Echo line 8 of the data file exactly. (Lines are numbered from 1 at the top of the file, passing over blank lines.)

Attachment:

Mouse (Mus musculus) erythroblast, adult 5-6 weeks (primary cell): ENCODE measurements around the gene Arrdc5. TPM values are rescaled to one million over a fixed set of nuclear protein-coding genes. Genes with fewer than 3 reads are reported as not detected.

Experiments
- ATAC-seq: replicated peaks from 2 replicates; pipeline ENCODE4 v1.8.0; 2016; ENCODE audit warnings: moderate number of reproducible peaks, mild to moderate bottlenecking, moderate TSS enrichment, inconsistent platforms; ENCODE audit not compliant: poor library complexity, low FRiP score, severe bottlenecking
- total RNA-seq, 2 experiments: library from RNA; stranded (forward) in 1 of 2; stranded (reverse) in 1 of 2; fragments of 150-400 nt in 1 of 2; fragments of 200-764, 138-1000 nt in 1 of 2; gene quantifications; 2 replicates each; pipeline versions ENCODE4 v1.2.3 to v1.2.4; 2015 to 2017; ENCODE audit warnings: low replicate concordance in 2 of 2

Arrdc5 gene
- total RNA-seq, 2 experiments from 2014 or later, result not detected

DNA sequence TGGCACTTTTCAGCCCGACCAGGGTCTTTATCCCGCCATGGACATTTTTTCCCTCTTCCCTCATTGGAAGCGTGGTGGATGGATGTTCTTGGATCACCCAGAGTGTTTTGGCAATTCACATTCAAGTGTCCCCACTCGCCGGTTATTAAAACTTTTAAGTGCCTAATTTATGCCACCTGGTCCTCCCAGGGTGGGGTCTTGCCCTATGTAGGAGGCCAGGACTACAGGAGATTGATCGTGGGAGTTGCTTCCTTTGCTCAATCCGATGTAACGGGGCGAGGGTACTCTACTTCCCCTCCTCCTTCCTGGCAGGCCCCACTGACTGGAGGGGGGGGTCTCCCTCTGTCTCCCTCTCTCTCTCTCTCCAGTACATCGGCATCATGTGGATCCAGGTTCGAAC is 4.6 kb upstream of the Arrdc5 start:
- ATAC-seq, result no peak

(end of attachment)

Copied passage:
- ATAC-seq, result no peak